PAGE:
We are facing a work whose construction lasted for more than a century and a half, and which therefore evolved partially according to the tastes of each moment, and therefore we can speak of a construction that by itself it has characteristics of Baroque architecture, Rococo and also Neoclassical art. And to all this we must add the important influences that came from Hispanoamérica, since we must not forget that for centuries the port of Cádiz was the main entry point for sailors arriving from their voyages to the New World.
Facade of the Cadiz Cathedral
Reviewing its history, it is discovered that its construction began in 1722, to replace the old Cadiz cathedral that would be the neighboring church of Santa Cruz. Those beginnings were made under the direction of the architect Vicente Acero. But he abandoned the project a few years later and was succeeded byGaspar Cayónand later by his nephewTorcuato Cayón, who worked here until his death in 1783.
But the fact that he died did not mean that the works would end. There was still a lot left and the address of all those works fell in 1790 to Manuel Machuca. He would not finish either and it would be necessary to wait for the year 1838 to see the temple almost finished under the direction of Juan Daura in 1838. And some fifteen years later, in 1853 the two towers built under theorders of Juan de la Vega y Correa.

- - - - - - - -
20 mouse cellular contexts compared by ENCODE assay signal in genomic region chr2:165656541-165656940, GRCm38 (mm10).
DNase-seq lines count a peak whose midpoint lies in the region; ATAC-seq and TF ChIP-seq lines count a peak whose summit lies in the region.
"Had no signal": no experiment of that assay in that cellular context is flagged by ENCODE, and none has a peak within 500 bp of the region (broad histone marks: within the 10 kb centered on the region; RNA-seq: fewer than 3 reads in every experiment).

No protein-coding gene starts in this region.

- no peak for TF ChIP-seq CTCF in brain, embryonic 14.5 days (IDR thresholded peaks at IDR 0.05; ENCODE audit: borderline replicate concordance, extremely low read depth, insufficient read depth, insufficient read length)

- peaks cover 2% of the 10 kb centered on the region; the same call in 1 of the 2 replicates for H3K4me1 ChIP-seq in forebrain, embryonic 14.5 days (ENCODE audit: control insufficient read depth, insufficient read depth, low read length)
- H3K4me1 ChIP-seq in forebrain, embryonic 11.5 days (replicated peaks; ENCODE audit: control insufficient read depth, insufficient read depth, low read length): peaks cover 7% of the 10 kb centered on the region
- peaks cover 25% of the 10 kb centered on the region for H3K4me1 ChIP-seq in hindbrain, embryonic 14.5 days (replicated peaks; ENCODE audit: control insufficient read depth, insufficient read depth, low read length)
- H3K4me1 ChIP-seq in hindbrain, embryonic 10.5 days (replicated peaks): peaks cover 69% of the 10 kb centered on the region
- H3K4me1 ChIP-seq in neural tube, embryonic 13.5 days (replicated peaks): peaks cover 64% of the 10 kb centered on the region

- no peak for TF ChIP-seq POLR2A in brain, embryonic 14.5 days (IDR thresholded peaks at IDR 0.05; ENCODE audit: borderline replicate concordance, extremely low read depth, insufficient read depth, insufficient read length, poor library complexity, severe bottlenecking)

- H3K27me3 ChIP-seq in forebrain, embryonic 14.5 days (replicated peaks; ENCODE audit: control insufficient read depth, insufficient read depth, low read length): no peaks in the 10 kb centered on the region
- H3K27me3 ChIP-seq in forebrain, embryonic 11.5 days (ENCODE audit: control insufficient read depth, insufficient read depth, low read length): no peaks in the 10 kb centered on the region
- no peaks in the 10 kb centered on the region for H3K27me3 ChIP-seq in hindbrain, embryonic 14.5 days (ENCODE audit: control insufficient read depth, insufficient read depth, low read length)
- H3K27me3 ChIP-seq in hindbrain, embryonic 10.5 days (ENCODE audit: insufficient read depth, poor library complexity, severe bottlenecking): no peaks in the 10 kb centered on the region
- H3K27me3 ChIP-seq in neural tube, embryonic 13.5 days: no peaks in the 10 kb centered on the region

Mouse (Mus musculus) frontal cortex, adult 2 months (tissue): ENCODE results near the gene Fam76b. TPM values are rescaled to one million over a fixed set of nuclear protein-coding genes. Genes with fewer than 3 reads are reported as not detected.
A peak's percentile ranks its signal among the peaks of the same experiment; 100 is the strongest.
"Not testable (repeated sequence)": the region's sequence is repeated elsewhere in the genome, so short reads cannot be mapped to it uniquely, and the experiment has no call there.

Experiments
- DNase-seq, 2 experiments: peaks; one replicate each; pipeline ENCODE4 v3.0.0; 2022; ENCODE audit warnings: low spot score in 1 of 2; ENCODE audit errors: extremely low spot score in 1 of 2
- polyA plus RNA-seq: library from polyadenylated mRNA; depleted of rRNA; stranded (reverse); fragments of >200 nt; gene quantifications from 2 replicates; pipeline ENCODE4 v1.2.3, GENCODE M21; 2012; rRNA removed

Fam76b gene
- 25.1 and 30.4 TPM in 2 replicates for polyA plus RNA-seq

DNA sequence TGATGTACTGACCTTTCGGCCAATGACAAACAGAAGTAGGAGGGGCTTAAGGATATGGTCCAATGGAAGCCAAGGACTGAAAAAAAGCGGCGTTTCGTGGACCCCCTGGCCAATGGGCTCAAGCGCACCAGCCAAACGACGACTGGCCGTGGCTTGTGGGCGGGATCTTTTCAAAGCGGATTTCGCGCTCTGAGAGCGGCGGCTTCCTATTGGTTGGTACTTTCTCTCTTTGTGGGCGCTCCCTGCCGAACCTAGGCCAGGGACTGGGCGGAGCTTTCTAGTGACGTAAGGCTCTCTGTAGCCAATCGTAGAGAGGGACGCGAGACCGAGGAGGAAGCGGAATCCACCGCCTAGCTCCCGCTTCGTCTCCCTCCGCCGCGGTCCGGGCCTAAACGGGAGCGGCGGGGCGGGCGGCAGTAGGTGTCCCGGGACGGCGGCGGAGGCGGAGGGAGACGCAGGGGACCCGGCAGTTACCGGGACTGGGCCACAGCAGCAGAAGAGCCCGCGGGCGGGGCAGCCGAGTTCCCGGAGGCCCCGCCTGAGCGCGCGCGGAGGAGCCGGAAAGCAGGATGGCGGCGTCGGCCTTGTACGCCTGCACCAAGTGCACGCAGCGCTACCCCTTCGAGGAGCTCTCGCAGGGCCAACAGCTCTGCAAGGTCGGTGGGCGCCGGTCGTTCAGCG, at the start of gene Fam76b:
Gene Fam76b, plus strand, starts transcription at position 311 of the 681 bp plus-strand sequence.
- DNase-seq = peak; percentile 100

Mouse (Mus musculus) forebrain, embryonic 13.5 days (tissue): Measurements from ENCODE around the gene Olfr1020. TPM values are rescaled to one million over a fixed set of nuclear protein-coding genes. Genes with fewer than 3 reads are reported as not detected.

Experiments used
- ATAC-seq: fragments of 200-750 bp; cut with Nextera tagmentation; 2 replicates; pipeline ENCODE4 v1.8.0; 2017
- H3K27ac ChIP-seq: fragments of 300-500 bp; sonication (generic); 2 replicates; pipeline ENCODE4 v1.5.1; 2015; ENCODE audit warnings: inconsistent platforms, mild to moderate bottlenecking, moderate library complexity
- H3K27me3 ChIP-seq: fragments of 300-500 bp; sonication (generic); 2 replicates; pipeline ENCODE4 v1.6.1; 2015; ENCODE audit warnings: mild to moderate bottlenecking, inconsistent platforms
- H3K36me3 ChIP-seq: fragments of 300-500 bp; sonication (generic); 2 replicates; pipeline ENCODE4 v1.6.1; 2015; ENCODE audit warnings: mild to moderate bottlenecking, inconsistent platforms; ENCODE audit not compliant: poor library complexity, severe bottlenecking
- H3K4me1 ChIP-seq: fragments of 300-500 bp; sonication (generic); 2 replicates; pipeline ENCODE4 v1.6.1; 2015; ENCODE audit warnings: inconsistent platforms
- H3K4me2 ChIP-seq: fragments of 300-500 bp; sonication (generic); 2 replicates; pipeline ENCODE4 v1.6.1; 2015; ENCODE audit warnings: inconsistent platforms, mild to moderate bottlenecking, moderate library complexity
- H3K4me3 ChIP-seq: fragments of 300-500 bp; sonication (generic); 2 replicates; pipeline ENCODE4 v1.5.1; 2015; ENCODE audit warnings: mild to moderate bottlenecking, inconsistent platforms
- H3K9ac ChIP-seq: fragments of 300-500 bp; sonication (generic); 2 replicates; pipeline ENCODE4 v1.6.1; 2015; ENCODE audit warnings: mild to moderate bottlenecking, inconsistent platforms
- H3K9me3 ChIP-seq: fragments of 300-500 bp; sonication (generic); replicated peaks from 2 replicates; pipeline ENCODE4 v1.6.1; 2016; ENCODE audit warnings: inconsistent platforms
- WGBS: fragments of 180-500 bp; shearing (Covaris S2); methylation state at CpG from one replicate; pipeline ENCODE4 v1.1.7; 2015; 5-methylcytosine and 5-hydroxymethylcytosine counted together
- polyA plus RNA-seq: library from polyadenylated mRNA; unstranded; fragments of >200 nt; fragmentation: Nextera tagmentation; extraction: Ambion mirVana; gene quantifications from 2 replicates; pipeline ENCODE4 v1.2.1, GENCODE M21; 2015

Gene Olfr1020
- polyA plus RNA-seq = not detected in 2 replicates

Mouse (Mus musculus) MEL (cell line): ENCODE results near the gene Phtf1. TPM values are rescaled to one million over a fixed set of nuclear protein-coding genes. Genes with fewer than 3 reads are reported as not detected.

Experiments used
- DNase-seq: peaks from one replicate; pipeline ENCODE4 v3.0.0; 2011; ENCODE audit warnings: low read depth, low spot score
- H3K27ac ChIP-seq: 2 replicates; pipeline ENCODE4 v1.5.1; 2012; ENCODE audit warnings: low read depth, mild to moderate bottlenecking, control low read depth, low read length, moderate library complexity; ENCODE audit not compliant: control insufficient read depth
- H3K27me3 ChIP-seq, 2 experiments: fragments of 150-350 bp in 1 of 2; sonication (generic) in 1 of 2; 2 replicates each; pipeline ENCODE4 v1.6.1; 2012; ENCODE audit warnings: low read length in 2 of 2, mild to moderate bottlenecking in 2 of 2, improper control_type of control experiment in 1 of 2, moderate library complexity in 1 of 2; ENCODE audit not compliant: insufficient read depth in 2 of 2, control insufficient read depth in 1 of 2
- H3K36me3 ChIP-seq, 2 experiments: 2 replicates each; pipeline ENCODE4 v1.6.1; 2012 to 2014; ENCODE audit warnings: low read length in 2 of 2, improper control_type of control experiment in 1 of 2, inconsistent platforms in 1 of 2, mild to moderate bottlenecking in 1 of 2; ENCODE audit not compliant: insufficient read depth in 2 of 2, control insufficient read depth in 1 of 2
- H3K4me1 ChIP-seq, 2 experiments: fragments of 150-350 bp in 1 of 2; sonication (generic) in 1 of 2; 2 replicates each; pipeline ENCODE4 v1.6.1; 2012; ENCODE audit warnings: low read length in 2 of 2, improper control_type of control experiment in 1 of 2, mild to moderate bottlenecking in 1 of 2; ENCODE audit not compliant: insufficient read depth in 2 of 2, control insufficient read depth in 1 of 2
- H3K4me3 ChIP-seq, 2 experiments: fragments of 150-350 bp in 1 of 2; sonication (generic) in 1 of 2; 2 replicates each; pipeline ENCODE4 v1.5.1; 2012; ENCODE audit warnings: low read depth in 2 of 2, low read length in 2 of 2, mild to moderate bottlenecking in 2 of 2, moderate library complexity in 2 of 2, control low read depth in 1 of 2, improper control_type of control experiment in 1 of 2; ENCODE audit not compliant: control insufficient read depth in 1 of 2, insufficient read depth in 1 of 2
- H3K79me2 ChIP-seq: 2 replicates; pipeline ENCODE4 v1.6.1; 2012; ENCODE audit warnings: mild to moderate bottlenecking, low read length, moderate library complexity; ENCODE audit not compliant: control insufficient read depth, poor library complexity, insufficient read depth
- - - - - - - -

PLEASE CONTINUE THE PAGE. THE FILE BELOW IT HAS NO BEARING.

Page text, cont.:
Those two towers are precisely two of the most striking elements on its main façade. This facade is divided into two bodies. A first one where four highly decorated Corinthian columns are developed, and a second one where the large window immediately attracts attention. And as a finishing touch to the whole, a large pediment. However, that is the development in height, but its horizontality tremendously animated by the play of concave and convex lines is more striking.
Also striking from the outside is the hemispherical dome raised over the drum and covering the transept, since the cathedral is a temple with a Latin cross plan with three naves. That great dome that gives the temple its characteristic silhouette was created during the years in which the aforementioned Juan Daura directed the works.
When that dome was built, and even once the cathedral temple was finished, the main altar that is seen today was still not there. It is an altar dedicated to the Immaculate Conception and located in the presbytery with a circular floor plan. A work that began in 1862, during the reign of Isabel II, who donated a large amount of money for its construction.
In short, the Cathedral of Cádiz is an extraordinary example of the architecture and art of the 18th and 19th centuries, since it shows examples of how the fashions and artistic styles for decades.